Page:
Prognosis in coronary artery disease

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The influence of angiographic and hemodynamic features on survival was examined in 259 patients with significant coronary artery disease studied between 1964 and 1970. The follow-up period averaged 72 months and varied between 1 and 158 months. These patients had no revascularization surgery. The seven patients with main left coronary disease were excluded, leaving 252 patients for follow-up analysis.

The survival for the entire group at 5 years was 75% and at 10 years 59%. When these patients were considered according to the severity of coronary arteriographic abnormalities, the survival at 5 and 10 years for single-vessel disease was 91% and 71%, double-vessel disease 70% and 59%, and triple-vessel disease 55% and 40%.

The role of ventricular function was also examined in these patients by assessing the influence of heart failure, hemodynamic findings, and left ventriculographic findings on long-term survival. Patients with controlled cardiac failure at the time of the initial study fared poorly with the 5- and 10-year survival being only 34% and 22%. This contrasted with 76% and 64% in patients without cardiac decompensation. The presence of elevated resting left ventricular end-diastolic pressure (LVEDP > 12 mm Hg) was associated with a 5- and 10-year survival of 52% and 30%; patients with normal LVEDP showed 86% and 78% survival at these times. Patients with normal left ventriculograms had a 5-and 10-year survival of 91% and 74%; abnormal left ventriculograms were associated with a 62% and 49% survival.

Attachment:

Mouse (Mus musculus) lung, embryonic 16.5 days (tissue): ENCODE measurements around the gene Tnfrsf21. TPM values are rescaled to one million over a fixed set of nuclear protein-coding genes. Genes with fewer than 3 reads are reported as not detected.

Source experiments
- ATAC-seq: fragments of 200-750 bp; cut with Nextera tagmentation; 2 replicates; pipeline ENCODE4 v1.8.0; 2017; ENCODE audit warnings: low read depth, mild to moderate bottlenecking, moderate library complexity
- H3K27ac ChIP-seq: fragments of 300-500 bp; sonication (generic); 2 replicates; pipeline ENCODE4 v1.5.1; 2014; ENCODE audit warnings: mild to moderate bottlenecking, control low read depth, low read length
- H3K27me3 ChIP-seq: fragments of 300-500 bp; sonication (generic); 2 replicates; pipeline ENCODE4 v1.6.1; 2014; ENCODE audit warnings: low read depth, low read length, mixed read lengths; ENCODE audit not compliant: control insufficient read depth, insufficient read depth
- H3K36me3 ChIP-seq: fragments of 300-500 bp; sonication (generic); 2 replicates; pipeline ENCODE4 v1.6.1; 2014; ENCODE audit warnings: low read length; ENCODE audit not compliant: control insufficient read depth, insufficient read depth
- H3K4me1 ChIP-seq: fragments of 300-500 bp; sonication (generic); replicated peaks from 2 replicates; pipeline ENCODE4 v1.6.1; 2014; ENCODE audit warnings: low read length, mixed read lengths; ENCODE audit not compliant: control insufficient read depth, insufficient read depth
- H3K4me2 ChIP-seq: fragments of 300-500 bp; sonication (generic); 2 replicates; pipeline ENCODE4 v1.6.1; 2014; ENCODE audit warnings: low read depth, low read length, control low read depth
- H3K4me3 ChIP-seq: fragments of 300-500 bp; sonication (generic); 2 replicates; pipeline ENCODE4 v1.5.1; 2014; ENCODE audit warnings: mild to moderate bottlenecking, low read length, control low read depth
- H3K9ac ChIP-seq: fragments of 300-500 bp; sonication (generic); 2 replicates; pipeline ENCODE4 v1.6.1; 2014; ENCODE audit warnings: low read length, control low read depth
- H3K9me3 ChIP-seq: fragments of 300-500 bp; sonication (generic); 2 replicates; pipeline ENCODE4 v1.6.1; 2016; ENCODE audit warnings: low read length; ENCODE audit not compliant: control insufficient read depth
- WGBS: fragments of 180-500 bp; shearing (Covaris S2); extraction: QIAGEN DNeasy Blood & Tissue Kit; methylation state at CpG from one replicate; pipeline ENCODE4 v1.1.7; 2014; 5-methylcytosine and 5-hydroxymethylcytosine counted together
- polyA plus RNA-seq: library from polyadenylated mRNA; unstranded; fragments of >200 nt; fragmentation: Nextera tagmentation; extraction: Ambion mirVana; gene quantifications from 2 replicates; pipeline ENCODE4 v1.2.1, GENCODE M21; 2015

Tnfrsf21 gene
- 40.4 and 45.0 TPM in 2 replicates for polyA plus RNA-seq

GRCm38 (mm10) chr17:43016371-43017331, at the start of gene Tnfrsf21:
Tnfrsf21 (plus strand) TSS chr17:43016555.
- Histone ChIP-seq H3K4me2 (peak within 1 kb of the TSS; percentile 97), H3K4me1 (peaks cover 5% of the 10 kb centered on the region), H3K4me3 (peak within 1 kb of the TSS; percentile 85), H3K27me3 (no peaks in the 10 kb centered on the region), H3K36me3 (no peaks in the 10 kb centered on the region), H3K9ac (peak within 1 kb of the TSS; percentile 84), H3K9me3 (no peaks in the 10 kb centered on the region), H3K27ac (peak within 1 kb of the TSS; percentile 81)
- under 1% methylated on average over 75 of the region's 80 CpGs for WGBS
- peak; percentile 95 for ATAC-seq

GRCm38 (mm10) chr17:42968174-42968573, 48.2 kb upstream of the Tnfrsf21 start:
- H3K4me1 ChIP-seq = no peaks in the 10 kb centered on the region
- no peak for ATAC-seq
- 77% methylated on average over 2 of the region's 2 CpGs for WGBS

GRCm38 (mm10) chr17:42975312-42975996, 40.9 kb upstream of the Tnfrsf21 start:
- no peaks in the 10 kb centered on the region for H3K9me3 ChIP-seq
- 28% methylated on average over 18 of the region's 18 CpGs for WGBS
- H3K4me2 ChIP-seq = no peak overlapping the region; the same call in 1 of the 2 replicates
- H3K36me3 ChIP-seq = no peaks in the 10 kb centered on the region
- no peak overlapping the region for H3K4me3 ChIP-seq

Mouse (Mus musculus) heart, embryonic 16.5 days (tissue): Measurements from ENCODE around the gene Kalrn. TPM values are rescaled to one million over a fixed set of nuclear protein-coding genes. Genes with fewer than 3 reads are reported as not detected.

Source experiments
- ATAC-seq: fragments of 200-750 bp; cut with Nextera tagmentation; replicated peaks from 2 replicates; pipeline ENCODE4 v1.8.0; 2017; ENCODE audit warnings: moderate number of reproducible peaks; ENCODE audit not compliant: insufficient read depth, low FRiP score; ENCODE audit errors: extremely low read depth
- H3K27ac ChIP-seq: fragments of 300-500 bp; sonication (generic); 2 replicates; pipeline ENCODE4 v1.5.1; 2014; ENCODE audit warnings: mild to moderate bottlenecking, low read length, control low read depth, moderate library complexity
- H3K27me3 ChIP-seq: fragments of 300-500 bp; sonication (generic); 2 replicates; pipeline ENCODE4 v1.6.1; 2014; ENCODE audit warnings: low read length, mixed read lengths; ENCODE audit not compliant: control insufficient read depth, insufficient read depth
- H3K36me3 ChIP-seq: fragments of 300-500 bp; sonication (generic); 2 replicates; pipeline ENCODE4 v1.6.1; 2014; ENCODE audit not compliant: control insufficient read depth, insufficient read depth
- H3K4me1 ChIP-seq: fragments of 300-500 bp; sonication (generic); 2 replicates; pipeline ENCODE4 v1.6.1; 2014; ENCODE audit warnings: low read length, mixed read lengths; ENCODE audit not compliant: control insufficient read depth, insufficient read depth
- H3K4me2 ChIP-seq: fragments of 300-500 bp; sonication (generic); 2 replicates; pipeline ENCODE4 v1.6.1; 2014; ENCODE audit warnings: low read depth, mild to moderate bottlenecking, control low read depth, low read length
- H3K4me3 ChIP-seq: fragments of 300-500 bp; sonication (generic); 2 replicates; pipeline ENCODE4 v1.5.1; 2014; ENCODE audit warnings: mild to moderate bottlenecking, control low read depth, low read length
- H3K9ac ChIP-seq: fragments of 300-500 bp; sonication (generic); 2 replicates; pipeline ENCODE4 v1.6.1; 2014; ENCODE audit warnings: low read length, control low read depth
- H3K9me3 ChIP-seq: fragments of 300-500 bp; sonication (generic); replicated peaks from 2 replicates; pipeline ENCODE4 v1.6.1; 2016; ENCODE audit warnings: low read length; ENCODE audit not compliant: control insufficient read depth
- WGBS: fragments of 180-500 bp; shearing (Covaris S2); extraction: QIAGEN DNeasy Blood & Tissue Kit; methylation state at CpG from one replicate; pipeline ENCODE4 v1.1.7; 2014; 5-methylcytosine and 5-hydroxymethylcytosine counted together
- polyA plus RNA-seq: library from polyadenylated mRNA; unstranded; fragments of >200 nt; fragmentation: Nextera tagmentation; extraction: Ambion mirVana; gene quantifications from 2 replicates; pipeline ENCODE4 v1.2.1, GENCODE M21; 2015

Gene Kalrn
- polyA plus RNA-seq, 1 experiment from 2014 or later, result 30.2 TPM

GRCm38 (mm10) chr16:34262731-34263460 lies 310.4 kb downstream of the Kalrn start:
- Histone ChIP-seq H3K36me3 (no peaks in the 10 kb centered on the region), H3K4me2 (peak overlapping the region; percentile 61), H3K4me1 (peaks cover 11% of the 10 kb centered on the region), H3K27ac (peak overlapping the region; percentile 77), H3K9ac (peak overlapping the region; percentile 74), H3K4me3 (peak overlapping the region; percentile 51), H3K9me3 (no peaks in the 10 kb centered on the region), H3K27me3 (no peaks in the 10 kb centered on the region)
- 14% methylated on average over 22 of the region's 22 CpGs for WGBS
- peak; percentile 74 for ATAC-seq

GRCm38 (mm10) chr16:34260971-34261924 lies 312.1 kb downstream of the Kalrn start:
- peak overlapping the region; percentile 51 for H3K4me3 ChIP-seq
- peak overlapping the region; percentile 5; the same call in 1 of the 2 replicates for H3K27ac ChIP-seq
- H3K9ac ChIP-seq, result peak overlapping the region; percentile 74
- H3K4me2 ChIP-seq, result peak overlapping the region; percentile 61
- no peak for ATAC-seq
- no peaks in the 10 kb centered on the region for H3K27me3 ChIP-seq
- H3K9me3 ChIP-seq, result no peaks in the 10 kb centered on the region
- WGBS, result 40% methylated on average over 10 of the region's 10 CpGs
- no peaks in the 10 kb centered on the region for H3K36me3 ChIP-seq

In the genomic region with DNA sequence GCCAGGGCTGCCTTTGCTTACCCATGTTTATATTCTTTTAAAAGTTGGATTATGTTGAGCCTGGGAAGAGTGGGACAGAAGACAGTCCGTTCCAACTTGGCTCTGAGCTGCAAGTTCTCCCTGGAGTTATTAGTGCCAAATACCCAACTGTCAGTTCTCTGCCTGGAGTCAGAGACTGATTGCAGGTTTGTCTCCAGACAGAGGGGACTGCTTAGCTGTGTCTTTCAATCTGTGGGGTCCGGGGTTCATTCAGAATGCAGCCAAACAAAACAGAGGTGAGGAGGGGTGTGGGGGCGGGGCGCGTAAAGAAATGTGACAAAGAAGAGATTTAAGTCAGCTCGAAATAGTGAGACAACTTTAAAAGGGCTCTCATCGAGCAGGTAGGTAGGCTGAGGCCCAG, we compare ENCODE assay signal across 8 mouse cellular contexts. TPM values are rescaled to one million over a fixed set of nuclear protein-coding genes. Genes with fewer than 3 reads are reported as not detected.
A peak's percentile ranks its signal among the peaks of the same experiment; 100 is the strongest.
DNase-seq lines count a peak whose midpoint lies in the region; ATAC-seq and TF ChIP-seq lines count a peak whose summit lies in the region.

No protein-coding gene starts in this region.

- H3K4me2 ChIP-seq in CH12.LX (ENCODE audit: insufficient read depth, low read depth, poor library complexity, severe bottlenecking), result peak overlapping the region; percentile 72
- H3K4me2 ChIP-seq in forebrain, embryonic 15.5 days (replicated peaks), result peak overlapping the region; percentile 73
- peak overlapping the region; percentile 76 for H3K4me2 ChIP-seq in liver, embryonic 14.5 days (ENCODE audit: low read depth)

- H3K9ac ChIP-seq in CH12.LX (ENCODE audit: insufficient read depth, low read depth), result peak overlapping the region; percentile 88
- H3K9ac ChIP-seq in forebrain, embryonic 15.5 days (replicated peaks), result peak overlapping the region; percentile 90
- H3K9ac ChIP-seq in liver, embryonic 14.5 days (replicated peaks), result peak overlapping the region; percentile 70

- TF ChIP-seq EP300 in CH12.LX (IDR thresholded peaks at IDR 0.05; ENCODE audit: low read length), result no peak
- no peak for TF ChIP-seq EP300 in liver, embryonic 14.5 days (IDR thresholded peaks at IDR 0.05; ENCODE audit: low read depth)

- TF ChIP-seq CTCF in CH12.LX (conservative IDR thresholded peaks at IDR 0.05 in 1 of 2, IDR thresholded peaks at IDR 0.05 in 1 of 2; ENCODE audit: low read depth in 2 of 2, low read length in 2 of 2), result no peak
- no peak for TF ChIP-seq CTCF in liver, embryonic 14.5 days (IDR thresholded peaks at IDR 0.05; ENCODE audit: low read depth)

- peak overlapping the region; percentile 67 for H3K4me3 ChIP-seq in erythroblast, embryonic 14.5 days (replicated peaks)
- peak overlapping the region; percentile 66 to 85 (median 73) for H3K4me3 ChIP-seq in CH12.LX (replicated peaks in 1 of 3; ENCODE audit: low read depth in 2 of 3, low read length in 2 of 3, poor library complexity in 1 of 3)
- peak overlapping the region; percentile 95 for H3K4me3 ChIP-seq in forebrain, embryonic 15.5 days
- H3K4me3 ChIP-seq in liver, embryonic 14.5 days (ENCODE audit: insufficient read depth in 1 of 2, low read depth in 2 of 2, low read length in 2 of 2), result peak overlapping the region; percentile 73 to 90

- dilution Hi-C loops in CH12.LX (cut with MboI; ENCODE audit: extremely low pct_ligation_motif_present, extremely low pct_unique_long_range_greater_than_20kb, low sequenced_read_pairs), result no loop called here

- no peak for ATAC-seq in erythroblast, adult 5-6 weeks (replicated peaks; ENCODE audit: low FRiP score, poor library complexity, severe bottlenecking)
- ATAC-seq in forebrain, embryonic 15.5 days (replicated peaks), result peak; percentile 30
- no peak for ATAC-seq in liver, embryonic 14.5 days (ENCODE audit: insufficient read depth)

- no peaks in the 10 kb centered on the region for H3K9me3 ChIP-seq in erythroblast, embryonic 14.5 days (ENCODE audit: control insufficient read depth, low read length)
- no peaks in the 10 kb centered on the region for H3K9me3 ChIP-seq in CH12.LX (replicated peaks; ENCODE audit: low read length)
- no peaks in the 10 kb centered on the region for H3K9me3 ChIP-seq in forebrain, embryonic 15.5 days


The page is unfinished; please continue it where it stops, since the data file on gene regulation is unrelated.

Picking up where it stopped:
The combined influence of the extent of arteriographic severity and ventriculographic . . .



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